US President-elect Joe Biden’s nominee for secretary of state has said the incoming administration will launch a full review of Washington’s approach to North Korea with the aim of increasing pressure on the country to return to talks over its nuclear weapons programme.
At his Senate confirmation hearing on Tuesday, Antony Blinken said the United States would also look at providing humanitarian help to North Korea, which is facing its most severe challenges since some three million people died in a famine in the 1990s.
“I think we have to review, and we intend to review, the entire approach and policy toward North Korea, because this is a hard problem that has plagued administration after administration. And it’s a problem that has not gotten better – in fact, it’s gotten worse,” Blinken told legislators.
The pledge came as North Korean leader Kim Jong Un earlier this month called the US his country’s “principal enemy” and promised to expand its nuclear and ballistic missiles programme, despite punishing international sanctions. North Korea also unveiled what appeared to be a new submarine-launched ballistic missile, which state media called the “world’s most powerful weapon”.
Some analysts say the display of military might is a sign North Korea may resume nuclear and ballistic missile tests, which Kim suspended in 2018 amid talks with outgoing US President Donald Trump. Those talks have since collapsed following disagreements on disarmament steps and North Korea’s demand for the removal of sanctions.
Observers say Biden, who is set to take office on Wednesday, must treat North Korea as a “top priority” to prevent the country from further advancing its nuclear and missiles arsenal – a move that some fear will allow Pyongyang to seek concessions for simply reducing tensions over making progress on denuclearisation.
Blinken’s commitment on Tuesday for a review of Washington’s North Korea policy came in response to a question from Democratic Senator Ed Markey, who asked whether he would, with the ultimate aim of North Korea denuclearising, support a “phased agreement” that offered tailored sanctions relief to Pyongyang in return for a verifiable freeze in its weapon programmes.
Blinken said the purpose of a review would be to “look at what options we have, and what can be effective in terms of increasing pressure on North Korea to come to the negotiating table, as well as what other diplomatic initiatives may be possible”.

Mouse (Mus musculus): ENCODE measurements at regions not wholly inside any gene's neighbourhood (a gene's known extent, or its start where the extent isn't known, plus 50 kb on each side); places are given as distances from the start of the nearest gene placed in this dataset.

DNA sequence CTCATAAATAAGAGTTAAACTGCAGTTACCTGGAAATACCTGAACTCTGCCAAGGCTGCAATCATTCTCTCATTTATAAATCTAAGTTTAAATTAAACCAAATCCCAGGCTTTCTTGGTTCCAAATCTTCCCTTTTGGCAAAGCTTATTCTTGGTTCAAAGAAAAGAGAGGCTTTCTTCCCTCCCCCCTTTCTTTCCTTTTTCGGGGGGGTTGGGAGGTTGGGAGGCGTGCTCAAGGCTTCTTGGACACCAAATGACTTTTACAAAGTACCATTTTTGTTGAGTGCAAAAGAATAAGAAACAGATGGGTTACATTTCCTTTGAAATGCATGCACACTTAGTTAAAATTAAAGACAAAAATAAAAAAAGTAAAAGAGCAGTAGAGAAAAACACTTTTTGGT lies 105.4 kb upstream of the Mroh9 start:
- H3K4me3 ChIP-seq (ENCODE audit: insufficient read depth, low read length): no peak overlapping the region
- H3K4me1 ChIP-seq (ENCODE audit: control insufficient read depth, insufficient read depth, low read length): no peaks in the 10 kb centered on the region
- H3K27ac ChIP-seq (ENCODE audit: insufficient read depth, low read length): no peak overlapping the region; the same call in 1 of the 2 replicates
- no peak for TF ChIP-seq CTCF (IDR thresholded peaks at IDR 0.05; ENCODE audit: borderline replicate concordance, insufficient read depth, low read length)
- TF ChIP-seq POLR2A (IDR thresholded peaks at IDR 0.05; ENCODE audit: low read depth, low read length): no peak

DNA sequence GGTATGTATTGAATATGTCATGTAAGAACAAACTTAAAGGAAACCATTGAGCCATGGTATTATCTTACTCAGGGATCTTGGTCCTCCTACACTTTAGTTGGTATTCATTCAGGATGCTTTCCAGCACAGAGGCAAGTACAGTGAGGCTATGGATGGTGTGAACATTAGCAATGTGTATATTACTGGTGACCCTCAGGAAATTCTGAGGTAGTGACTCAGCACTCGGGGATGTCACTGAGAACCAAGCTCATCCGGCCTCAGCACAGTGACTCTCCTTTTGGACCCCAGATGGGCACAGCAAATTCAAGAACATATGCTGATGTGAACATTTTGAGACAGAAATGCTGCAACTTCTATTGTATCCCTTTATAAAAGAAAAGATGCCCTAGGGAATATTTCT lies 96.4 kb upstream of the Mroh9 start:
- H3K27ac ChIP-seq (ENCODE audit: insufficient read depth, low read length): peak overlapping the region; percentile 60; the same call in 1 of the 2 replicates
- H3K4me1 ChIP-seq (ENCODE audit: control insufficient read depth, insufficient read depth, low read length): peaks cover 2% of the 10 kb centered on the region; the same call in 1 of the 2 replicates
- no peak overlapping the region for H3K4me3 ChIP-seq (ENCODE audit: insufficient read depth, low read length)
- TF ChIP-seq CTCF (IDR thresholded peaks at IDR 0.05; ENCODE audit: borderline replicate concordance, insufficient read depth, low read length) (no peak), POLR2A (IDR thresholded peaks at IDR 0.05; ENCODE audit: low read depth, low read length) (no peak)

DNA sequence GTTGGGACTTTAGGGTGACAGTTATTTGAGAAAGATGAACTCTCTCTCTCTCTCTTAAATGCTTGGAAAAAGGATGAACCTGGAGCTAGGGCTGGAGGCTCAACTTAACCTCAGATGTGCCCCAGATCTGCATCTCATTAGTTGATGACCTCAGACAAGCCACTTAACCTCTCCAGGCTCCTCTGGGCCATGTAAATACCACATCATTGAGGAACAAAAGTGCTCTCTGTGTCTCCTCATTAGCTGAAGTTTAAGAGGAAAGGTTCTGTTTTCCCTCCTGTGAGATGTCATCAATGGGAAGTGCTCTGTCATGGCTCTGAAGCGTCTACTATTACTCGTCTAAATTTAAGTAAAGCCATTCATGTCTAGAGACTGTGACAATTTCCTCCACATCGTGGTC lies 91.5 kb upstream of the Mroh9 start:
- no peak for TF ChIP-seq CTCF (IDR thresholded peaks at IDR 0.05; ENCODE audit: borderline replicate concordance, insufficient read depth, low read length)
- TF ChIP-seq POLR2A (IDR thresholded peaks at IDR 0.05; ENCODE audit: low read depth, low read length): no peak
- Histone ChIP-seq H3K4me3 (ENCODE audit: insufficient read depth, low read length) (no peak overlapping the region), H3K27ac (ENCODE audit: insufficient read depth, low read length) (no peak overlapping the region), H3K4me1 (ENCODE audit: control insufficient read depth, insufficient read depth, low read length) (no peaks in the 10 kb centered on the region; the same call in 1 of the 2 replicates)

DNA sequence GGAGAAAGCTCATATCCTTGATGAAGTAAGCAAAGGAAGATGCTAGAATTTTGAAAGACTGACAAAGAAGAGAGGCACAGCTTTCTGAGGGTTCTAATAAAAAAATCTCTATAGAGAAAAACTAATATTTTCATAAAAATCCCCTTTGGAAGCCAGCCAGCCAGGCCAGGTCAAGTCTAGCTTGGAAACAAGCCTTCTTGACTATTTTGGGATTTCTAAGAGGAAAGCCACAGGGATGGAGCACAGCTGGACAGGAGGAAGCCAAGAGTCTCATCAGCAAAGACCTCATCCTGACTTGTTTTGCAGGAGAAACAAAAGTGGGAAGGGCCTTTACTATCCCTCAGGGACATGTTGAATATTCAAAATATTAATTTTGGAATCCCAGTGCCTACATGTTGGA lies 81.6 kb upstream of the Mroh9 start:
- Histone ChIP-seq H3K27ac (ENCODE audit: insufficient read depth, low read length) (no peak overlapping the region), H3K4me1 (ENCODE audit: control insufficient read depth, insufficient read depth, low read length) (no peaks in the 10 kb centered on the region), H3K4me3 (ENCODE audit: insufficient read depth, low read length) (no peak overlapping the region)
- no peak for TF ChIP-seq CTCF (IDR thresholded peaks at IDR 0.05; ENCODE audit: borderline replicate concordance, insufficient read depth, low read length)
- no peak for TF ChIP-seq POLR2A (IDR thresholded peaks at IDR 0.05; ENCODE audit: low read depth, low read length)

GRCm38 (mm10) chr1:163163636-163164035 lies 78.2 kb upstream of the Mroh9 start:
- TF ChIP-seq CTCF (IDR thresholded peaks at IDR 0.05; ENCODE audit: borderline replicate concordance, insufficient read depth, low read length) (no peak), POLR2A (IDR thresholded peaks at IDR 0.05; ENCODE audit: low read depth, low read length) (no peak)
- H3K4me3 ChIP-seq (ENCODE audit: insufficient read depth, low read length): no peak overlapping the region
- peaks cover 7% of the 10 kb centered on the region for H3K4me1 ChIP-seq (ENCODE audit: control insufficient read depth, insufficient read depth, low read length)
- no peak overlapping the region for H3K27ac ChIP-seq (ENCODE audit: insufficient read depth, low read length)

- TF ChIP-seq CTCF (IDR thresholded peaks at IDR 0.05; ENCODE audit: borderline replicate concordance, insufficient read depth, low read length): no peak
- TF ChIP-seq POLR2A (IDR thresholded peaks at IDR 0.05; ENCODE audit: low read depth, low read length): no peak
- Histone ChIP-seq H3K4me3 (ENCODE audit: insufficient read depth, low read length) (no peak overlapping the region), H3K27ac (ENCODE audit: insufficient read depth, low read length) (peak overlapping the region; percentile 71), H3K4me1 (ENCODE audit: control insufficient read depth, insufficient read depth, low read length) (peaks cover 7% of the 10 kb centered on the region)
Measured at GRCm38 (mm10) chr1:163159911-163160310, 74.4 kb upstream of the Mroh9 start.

This would start with consulting closely with allies and partners, particularly with South Korea and Japan, he said, adding: “We do want to make sure that in anything we do, we have an eye on the humanitarian side of the equation, not just on the security side of the equation.”
The United Nations says North Korea is facing widespread food shortages amid international sanctions, border closures due to the coronavirus pandemic, as well as devastating floods that destroyed tens of thousands of homes as well as vast swathes of farmland last year. Kim himself has said the past five years were the “worst of the worst” in North Korea and pledged to make the country’s economy self-sufficient.
Some reacted to Blinken’s announcement of a policy review with scepticism.
“The ritual begins,” tweeted Joshua H Pollack, editor at the Non-Proliferation Review. “First: the policy review. Second: settling on the same policy, but – crucially – under another name. (Just don’t forget to talk about “breaking the cycle.”) Third: the same results. Fourth: rueful acknowledgment that all efforts have failed. Fifth: policy review.”
The ritual begins. First: the policy review. Second: settling on the same policy, but—crucially—under another name. (Just don’t forget to talk about “breaking the cycle.”) Third: the same results. Fourth: rueful acknowledgment that all efforts have failed. Fifth: policy review. https://t.co/5qanbo4LJB
— Joshua H. Pollack (@Joshua_Pollack) January 19, 2021
Ankit Panda, senior fellow at the Carnegie Endowment for International Peace, tweeted: “I’ll hold this administration to the same standards as the outgoing one on NK policy: pretending that North Korea will disarm if we continue to apply more pressure in just the right ways is doomed to fail.”
I'll hold this administration to the same standards as the outgoing one on NK policy: pretending that North Korea will disarm if we continue to apply more pressure in just the right ways is doomed to fail. And there's no shortage of ideas outside government on how to proceed.
— Ankit Panda (@nktpnd) January 19, 2021
Meanwhile, in South Korea, President Moon Jae-in nominated a former national security adviser who played a bridging role in the 2018 summit between Kim and Trump as the country’s next foreign minister.
Moon has long championed engagement with the North and his office said in a statement that Chung, 74, had been “involved in every issue in the US-South Korea relationship” and was the “best expert in the field of diplomacy and national security”.